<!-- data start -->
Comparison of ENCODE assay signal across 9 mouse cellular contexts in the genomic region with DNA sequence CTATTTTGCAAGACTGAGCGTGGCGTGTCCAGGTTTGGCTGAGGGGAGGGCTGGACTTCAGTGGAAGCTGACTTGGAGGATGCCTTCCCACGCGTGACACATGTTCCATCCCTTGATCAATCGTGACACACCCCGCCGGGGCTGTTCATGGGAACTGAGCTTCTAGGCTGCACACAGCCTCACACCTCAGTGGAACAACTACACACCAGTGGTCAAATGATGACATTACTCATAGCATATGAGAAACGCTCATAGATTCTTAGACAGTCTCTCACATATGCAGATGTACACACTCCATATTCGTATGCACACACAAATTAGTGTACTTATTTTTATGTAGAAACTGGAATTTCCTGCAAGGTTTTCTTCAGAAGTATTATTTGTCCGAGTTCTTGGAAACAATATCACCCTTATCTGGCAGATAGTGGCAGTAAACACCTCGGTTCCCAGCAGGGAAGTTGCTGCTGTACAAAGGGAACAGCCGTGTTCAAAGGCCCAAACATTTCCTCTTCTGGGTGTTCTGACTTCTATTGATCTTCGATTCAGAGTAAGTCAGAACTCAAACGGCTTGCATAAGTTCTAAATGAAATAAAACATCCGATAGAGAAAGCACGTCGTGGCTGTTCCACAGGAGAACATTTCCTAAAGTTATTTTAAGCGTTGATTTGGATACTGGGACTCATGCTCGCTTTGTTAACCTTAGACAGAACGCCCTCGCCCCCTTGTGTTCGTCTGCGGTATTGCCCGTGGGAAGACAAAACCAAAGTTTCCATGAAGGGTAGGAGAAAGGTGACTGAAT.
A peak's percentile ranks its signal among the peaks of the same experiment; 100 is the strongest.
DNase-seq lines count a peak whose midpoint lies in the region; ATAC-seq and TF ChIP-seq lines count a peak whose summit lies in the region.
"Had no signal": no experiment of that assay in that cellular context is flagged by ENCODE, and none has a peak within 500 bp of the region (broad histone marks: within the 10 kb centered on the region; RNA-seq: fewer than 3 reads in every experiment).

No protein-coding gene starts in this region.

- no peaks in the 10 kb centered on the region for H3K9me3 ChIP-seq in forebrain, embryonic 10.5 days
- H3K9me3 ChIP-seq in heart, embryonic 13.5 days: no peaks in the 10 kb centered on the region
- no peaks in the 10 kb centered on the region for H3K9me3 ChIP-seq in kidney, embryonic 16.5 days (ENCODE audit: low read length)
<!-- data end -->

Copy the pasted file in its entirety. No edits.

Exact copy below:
Comparison of ENCODE assay signal across 9 mouse cellular contexts in the genomic region with DNA sequence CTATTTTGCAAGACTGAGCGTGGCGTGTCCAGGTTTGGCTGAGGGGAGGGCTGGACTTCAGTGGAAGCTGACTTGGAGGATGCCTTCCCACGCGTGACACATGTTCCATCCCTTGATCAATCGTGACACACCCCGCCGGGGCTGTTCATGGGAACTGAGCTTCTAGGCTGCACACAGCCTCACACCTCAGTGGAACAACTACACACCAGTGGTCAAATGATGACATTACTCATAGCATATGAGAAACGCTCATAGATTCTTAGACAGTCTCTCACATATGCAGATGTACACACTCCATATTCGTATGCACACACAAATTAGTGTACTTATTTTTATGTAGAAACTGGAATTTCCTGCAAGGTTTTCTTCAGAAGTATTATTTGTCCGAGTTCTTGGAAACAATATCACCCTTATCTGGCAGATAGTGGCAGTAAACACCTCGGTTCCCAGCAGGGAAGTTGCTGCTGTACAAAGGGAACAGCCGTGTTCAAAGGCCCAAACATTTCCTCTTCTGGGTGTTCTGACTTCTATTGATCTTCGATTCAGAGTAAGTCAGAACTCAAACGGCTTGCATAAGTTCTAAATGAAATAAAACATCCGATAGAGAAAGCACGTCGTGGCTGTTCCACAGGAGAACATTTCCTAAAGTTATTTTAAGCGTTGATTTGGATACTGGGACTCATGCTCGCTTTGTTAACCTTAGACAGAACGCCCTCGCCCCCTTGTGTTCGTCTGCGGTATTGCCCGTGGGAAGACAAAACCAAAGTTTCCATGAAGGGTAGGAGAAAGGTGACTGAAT.
A peak's percentile ranks its signal among the peaks of the same experiment; 100 is the strongest.
DNase-seq lines count a peak whose midpoint lies in the region; ATAC-seq and TF ChIP-seq lines count a peak whose summit lies in the region.
"Had no signal": no experiment of that assay in that cellular context is flagged by ENCODE, and none has a peak within 500 bp of the region (broad histone marks: within the 10 kb centered on the region; RNA-seq: fewer than 3 reads in every experiment).

No protein-coding gene starts in this region.

- no peaks in the 10 kb centered on the region for H3K9me3 ChIP-seq in forebrain, embryonic 10.5 days
- H3K9me3 ChIP-seq in heart, embryonic 13.5 days: no peaks in the 10 kb centered on the region
- no peaks in the 10 kb centered on the region for H3K9me3 ChIP-seq in kidney, embryonic 16.5 days (ENCODE audit: low read length)